Sheryl Cole and Chito Vela: The Prize Fight

All eyes on the Democratic primary run-off in House District 46

Chito Vela at his election night party in March (Photo by David Brendan Hall)

The March Democratic primary election in House District 46 came down to the wire; a mere 202 votes separated Jose "Chito" Vela from Sheryl Cole. But neither garnered enough votes for a simple majority, extending their campaigns into a run-off. Voters in the district, which stretches from East Austin to Manor and up to Pflugerville, will get another chance to decide who will represent them at the Lege in the May 22 run-off, one of the most competitive races constituents have seen in years.

When 12-term incumbent Dawnna Dukes was ousted after a nearly nonexistent campaign in a race that drew five competing candidates, it marked the end of an era. Once hailed as a determined fighter for Democratic and progressive values, Dukes' dependability eroded after a series of scandals, including a criminal probe for abuse of public office. Plagued by health problems spurred by a 2013 car accident, her attendance at the Capitol diminished. And while it appeared she might mount a comeback after the District Attorney's Office dropped indictments against her, Dukes instead vanished from public view, limiting appearances and leading opponents to pointedly advertise how they plan to "show up." The longtime incumbent only garnered 10% of the vote in the March primary, a stinging defeat after two decades of largely honorable service.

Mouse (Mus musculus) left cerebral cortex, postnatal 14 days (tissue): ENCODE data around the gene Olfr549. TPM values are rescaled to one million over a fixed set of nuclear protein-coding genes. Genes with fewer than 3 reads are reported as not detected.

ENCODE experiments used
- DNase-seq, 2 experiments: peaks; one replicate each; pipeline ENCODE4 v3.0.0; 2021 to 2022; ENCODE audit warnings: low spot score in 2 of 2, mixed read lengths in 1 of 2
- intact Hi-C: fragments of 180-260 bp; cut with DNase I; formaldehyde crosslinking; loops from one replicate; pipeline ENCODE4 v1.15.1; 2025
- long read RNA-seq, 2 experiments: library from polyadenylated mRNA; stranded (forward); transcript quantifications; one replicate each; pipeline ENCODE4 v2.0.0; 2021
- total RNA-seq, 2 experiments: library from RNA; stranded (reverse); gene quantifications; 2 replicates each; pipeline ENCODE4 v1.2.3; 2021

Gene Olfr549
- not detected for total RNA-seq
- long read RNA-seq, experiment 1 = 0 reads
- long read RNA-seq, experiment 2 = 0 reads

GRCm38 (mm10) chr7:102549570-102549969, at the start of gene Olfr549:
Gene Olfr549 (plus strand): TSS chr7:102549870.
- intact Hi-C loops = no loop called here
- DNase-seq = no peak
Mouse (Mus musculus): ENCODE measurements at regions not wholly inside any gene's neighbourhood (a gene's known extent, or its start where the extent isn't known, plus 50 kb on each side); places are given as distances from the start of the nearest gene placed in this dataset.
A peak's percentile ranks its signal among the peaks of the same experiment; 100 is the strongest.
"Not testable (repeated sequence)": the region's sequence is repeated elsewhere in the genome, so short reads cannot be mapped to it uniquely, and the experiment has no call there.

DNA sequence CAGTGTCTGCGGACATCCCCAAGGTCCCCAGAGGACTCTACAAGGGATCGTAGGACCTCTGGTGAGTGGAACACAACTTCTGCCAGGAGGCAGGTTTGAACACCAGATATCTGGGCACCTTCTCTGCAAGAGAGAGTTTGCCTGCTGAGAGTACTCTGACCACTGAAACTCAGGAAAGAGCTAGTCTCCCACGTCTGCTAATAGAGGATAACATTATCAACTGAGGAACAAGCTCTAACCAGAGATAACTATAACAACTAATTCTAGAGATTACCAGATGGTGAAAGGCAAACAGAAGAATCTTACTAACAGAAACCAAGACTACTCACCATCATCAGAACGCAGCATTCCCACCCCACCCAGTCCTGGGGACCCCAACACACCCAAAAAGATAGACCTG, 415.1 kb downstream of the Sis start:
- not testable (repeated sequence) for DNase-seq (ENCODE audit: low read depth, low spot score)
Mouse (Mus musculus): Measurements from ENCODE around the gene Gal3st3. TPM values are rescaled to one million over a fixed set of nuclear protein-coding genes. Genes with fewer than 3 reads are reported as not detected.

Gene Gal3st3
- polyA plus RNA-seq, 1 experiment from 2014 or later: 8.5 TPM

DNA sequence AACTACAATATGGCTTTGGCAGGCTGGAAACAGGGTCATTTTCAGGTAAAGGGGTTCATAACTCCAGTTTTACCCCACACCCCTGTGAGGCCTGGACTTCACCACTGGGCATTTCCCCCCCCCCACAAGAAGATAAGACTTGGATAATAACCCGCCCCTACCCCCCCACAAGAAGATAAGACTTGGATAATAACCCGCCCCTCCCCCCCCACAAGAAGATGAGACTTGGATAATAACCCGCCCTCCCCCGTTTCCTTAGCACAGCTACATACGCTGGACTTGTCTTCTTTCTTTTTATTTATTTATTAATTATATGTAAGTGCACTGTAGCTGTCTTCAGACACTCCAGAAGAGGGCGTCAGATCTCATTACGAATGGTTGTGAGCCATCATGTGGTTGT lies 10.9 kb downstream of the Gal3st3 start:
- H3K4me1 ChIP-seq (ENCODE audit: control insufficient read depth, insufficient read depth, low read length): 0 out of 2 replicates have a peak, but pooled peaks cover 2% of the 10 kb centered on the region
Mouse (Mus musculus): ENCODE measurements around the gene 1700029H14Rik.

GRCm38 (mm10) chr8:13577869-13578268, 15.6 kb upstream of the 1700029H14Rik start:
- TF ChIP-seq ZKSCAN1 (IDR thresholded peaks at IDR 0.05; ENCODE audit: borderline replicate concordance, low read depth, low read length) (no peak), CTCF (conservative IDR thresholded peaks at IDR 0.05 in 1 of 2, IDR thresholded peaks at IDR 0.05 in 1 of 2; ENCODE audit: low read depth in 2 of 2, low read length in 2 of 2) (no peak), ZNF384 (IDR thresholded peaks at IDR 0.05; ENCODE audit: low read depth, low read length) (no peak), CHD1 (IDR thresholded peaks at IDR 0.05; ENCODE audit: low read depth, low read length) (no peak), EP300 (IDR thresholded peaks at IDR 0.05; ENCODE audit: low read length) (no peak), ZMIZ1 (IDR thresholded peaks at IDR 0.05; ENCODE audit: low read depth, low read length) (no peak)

While Dukes' days are now numbered, two formidable opponents have stepped up to replace her. This time, thanks to the district's left-leaning demographics, 202 votes could make the difference between losing or winning the seat outright. A November face-off against Republican school teacher Gabriel Nila is but a formality. So who's who, and who deserves your vote?

Vela: "The People's Voice"

Chito Vela began working as an attorney in 2011, specializing in immigration law (he's fluent in Spanish) out of a small space behind the Juan in a Million restaurant in East Austin. His practice has since banded with attorneys Jennifer Walker Gates and Jackie Watson to become Walker Gates Vela PLLC, with an office near ACC Highland.

Vela has taken a hiatus from that work to focus on the campaign, but it's obvious from speaking with him that he's eager to get back in the saddle. He talks passionately about assisting an East Riverside man who was arrested when an ICE agent pulled him over while purportedly looking for another person during the sweep of raids last February, then jumps over to knock the Trump administration's since-reversed stoppage of a 15-year-old federal program that granted detained immigrants legal advice. The recent attacks on immigrant communities have proven a continual source of anger and frustration for Vela. "I needed that time off for mental and spiritual separation and renewal – it's a horror show," he told me in April. "But it prepared me for the Texas Legislature."

Vela believes rural Republicans and urban Democrats are increasingly seeing common interests.